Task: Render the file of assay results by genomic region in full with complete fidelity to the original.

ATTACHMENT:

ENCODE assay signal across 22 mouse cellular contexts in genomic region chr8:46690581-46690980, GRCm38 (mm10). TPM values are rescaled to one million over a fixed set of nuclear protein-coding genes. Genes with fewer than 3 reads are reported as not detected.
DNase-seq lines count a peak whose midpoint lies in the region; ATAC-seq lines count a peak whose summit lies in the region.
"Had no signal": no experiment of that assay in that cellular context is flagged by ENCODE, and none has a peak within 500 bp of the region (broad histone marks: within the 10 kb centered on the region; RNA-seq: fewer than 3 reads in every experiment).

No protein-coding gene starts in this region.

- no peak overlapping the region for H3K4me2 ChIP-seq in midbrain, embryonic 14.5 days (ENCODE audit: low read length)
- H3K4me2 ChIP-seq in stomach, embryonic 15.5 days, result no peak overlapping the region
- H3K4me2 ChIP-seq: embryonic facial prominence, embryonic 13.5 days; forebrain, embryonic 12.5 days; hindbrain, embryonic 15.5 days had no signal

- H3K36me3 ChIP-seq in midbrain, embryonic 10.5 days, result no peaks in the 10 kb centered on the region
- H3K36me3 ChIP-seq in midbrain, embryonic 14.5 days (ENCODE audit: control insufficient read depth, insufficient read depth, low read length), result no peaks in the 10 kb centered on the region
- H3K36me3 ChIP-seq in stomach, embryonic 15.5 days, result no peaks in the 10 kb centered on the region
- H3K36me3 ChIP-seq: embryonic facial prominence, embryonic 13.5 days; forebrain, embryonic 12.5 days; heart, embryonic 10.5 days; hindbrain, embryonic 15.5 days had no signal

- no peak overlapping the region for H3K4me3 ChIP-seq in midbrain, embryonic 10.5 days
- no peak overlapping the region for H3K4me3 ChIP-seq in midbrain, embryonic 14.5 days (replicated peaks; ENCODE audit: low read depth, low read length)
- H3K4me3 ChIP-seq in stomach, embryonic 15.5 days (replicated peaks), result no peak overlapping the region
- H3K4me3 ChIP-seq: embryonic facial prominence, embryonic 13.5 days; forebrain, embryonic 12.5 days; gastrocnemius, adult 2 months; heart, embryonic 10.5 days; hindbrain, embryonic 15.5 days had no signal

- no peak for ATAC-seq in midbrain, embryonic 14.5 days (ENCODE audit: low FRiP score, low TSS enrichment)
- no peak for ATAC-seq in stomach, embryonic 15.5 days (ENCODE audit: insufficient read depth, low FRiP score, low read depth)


ENCODE assay signal across 22 mouse cellular contexts in genomic region chr8:46690581-46690980, GRCm38 (mm10). TPM values are rescaled to one million over a fixed set of nuclear protein-coding genes. Genes with fewer than 3 reads are reported as not detected.
DNase-seq lines count a peak whose midpoint lies in the region; ATAC-seq lines count a peak whose summit lies in the region.
"Had no signal": no experiment of that assay in that cellular context is flagged by ENCODE, and none has a peak within 500 bp of the region (broad histone marks: within the 10 kb centered on the region; RNA-seq: fewer than 3 reads in every experiment).

No protein-coding gene starts in this region.

- no peak overlapping the region for H3K4me2 ChIP-seq in midbrain, embryonic 14.5 days (ENCODE audit: low read length)
- H3K4me2 ChIP-seq in stomach, embryonic 15.5 days, result no peak overlapping the region
- H3K4me2 ChIP-seq: embryonic facial prominence, embryonic 13.5 days; forebrain, embryonic 12.5 days; hindbrain, embryonic 15.5 days had no signal

- H3K36me3 ChIP-seq in midbrain, embryonic 10.5 days, result no peaks in the 10 kb centered on the region
- H3K36me3 ChIP-seq in midbrain, embryonic 14.5 days (ENCODE audit: control insufficient read depth, insufficient read depth, low read length), result no peaks in the 10 kb centered on the region
- H3K36me3 ChIP-seq in stomach, embryonic 15.5 days, result no peaks in the 10 kb centered on the region
- H3K36me3 ChIP-seq: embryonic facial prominence, embryonic 13.5 days; forebrain, embryonic 12.5 days; heart, embryonic 10.5 days; hindbrain, embryonic 15.5 days had no signal

- no peak overlapping the region for H3K4me3 ChIP-seq in midbrain, embryonic 10.5 days
- no peak overlapping the region for H3K4me3 ChIP-seq in midbrain, embryonic 14.5 days (replicated peaks; ENCODE audit: low read depth, low read length)
- H3K4me3 ChIP-seq in stomach, embryonic 15.5 days (replicated peaks), result no peak overlapping the region
- H3K4me3 ChIP-seq: embryonic facial prominence, embryonic 13.5 days; forebrain, embryonic 12.5 days; gastrocnemius, adult 2 months; heart, embryonic 10.5 days; hindbrain, embryonic 15.5 days had no signal

- no peak for ATAC-seq in midbrain, embryonic 14.5 days (ENCODE audit: low FRiP score, low TSS enrichment)
- no peak for ATAC-seq in stomach, embryonic 15.5 days (ENCODE audit: insufficient read depth, low FRiP score, low read depth)